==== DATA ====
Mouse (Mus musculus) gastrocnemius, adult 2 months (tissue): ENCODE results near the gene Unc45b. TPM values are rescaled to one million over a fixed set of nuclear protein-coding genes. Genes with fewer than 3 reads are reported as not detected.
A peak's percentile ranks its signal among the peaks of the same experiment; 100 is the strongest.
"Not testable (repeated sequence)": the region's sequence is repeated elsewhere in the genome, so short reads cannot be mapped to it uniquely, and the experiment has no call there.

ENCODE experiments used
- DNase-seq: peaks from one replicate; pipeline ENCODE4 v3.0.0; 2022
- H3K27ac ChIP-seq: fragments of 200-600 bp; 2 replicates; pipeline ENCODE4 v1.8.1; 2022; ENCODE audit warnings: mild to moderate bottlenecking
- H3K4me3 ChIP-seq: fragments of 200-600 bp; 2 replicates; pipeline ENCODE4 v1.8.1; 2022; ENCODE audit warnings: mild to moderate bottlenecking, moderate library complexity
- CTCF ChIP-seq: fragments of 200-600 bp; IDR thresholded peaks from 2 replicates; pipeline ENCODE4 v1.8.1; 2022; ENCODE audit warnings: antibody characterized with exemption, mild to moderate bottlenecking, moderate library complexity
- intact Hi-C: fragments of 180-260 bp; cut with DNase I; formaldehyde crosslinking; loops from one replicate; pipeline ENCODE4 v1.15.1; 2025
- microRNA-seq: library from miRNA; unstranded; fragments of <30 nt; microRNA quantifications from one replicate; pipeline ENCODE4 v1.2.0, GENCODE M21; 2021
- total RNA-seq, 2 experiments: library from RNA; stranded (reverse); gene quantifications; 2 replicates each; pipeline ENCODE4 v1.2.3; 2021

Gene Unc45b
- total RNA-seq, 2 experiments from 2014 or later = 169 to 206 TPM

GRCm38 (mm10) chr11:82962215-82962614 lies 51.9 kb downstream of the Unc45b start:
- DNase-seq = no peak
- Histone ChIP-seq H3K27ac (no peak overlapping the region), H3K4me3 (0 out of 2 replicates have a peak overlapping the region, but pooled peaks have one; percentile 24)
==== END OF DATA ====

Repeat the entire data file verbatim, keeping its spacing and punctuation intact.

Mouse (Mus musculus) gastrocnemius, adult 2 months (tissue): ENCODE results near the gene Unc45b. TPM values are rescaled to one million over a fixed set of nuclear protein-coding genes. Genes with fewer than 3 reads are reported as not detected.
A peak's percentile ranks its signal among the peaks of the same experiment; 100 is the strongest.
"Not testable (repeated sequence)": the region's sequence is repeated elsewhere in the genome, so short reads cannot be mapped to it uniquely, and the experiment has no call there.

ENCODE experiments used
- DNase-seq: peaks from one replicate; pipeline ENCODE4 v3.0.0; 2022
- H3K27ac ChIP-seq: fragments of 200-600 bp; 2 replicates; pipeline ENCODE4 v1.8.1; 2022; ENCODE audit warnings: mild to moderate bottlenecking
- H3K4me3 ChIP-seq: fragments of 200-600 bp; 2 replicates; pipeline ENCODE4 v1.8.1; 2022; ENCODE audit warnings: mild to moderate bottlenecking, moderate library complexity
- CTCF ChIP-seq: fragments of 200-600 bp; IDR thresholded peaks from 2 replicates; pipeline ENCODE4 v1.8.1; 2022; ENCODE audit warnings: antibody characterized with exemption, mild to moderate bottlenecking, moderate library complexity
- intact Hi-C: fragments of 180-260 bp; cut with DNase I; formaldehyde crosslinking; loops from one replicate; pipeline ENCODE4 v1.15.1; 2025
- microRNA-seq: library from miRNA; unstranded; fragments of <30 nt; microRNA quantifications from one replicate; pipeline ENCODE4 v1.2.0, GENCODE M21; 2021
- total RNA-seq, 2 experiments: library from RNA; stranded (reverse); gene quantifications; 2 replicates each; pipeline ENCODE4 v1.2.3; 2021

Gene Unc45b
- total RNA-seq, 2 experiments from 2014 or later = 169 to 206 TPM

GRCm38 (mm10) chr11:82962215-82962614 lies 51.9 kb downstream of the Unc45b start:
- DNase-seq = no peak
- Histone ChIP-seq H3K27ac (no peak overlapping the region), H3K4me3 (0 out of 2 replicates have a peak overlapping the region, but pooled peaks have one; percentile 24)